Mining giant Glencore is looking to sell its Vasilkovskoye gold mine in Kazakhstan, in another move to reduce its towering debt load. The company's largest gold mine, it has proven and probable reserves of more than 5 million ounces, and production of 350,000 ounces a year.
Glencore values the mine at $2 billion, which would go a long way to the company's goal of reducing its debt by $9 billion in 2016.
Options For Vasilkovskoye
Glencore is holding on to the option of entering a streaming deal at Vasilkovskoye, if it doesn't get an adequate offer for the mine outright. The company has had some success with previous streaming deals, Since precious metals mining is not considered a core area for the company, it feels more flexible regarding sales or streaming deals.
Some market analysts forecast that the most likely buyers for the gold mine will be Chinese. Since Kazakhstan and China share a border, Chinese companies have been eager to develop sources of coal and base metals in the country, and have already invested many billions of dollars fostering trade between the two countries.
Even though Kazakhstan is the largest nation and largest economy in Central Asia, its comparative remoteness from Europe and the US make Western mining companies less interested in working there.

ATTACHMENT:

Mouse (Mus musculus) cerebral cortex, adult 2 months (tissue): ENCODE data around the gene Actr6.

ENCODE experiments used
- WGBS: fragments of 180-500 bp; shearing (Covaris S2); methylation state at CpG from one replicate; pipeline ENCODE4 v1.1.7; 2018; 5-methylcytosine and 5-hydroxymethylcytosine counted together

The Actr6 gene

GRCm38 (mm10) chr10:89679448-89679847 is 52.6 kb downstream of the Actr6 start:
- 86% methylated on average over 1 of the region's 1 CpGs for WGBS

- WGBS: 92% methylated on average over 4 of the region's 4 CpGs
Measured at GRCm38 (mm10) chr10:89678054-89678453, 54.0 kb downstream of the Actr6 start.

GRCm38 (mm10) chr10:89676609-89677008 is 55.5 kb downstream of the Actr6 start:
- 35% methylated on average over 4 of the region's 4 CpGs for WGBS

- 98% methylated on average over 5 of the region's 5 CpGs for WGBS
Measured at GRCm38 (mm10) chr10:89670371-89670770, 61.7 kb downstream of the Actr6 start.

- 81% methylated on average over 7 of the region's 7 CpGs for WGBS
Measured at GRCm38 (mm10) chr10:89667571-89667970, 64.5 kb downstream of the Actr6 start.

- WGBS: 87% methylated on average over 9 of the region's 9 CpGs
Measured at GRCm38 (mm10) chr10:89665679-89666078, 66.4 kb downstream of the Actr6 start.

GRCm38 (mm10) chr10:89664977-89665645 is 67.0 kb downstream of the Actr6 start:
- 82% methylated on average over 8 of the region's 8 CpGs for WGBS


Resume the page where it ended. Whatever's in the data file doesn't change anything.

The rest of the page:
Trimming Down to the Bone
In addition to selling off or making streaming deals for its precious metal production, Glencore has been shedding assets as fast as it can, as long as it can get a good price. While the rate of divestiture has been quick, management is not looking to hold a fire sale.
From a high of $55 billion in debt after its acquisition of mining company Xstrata in 2013, Glencore started 2015 with nearly $35 billion in total debt. Stung by a plunging stock price and persistent talk of bankruptcy, Glencore management embarked on a concerted effort to lose the dubious distinction of being the most-indebted mining company in the world. The company exceeded its 2015 goal of slashing $5 billion in debt, cutting liabilities by $8.7 billion.
Glencore's goal for 2016 is to bring debt down by another $9 billion, to $17 billion. Efforts this year toward that goal include selling a 40% stake in its agriculture business for $2.5 billion; a $500 million streaming deal from its gold and silver production in Nevada; and a possible $1 billion sale of a copper mine in Chile. A sale of the Vasilkovskoye gold mine in Kazakhstan would put the company 2/3 of the way to its debt reduction target in the first half of the year.
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